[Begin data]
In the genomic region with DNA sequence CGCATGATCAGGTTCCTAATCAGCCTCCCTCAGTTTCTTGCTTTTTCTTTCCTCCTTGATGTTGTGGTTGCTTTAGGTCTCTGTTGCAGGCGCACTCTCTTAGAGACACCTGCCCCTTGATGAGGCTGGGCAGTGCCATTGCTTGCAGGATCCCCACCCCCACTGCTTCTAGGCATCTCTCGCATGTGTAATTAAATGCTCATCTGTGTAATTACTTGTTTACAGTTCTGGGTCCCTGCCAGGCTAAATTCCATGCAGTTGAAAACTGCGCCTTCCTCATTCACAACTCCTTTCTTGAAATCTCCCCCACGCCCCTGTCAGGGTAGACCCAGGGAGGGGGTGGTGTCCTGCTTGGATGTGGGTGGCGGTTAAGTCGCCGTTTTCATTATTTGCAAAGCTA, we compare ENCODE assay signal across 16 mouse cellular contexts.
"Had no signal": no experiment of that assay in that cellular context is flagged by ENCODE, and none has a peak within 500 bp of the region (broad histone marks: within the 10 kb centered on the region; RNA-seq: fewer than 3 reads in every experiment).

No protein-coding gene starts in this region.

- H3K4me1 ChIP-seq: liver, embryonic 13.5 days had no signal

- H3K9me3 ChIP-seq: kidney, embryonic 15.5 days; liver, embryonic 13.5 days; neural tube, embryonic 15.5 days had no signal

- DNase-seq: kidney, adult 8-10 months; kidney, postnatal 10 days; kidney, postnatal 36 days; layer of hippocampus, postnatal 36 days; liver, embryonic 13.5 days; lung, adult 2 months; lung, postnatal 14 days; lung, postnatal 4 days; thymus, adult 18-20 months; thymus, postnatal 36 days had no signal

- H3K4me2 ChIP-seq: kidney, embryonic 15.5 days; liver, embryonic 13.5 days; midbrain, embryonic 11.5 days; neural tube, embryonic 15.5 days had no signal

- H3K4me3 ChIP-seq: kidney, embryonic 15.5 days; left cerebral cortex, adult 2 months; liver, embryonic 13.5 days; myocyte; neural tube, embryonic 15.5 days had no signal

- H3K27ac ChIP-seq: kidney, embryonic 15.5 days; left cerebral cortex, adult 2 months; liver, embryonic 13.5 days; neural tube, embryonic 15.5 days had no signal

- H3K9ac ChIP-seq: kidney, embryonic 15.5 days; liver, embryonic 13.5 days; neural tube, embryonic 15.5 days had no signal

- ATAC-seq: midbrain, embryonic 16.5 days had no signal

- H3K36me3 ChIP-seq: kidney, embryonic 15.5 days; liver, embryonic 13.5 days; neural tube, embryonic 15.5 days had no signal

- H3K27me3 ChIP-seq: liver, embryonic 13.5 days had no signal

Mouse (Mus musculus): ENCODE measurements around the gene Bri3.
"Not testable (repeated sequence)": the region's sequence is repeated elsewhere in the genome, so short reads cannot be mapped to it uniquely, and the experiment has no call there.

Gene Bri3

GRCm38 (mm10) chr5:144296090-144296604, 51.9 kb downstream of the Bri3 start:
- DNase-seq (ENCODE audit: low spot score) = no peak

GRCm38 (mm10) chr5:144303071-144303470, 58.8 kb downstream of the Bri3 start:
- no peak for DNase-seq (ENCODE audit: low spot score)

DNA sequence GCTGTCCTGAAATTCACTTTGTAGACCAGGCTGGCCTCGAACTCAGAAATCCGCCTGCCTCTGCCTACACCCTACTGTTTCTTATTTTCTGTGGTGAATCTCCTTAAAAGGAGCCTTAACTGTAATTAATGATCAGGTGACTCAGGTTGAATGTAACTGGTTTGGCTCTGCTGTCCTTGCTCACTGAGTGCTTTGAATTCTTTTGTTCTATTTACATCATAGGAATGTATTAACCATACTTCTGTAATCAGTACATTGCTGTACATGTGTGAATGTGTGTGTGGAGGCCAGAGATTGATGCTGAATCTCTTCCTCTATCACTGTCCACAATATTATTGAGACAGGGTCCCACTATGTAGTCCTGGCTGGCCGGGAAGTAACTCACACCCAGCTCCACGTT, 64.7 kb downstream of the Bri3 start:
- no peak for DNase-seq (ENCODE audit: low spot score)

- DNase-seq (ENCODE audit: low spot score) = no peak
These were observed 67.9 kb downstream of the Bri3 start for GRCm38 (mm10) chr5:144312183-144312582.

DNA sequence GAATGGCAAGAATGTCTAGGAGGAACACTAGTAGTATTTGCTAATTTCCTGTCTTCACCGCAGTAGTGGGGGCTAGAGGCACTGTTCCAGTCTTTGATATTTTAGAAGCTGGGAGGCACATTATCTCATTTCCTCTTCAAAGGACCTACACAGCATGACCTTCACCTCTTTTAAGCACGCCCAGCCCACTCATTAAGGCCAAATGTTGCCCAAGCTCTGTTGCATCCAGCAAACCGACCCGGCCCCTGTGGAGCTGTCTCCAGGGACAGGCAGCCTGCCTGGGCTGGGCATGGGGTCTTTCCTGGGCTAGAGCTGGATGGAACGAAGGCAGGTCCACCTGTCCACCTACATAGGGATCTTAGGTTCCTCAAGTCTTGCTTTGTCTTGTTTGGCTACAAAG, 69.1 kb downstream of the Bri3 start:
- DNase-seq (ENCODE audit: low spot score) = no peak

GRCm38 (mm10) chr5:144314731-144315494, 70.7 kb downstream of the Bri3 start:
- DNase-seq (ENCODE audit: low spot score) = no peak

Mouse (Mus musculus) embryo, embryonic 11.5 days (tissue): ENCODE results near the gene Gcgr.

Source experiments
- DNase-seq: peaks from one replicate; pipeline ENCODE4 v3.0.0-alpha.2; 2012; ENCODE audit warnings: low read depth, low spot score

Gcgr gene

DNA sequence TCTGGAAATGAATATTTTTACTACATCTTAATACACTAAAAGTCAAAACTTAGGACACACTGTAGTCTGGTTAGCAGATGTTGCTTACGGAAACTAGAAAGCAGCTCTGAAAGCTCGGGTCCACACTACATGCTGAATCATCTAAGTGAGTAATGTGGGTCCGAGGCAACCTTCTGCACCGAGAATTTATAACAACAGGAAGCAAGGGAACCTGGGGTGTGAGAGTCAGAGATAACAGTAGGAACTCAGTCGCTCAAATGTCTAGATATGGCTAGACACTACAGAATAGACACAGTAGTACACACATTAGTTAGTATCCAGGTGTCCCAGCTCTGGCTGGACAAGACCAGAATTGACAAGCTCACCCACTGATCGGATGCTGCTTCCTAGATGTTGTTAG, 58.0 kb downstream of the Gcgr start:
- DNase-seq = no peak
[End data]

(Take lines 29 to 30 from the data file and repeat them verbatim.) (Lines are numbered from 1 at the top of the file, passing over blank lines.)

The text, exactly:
Mouse (Mus musculus) embryo, embryonic 11.5 days (tissue): ENCODE results near the gene Gcgr.

Source experiments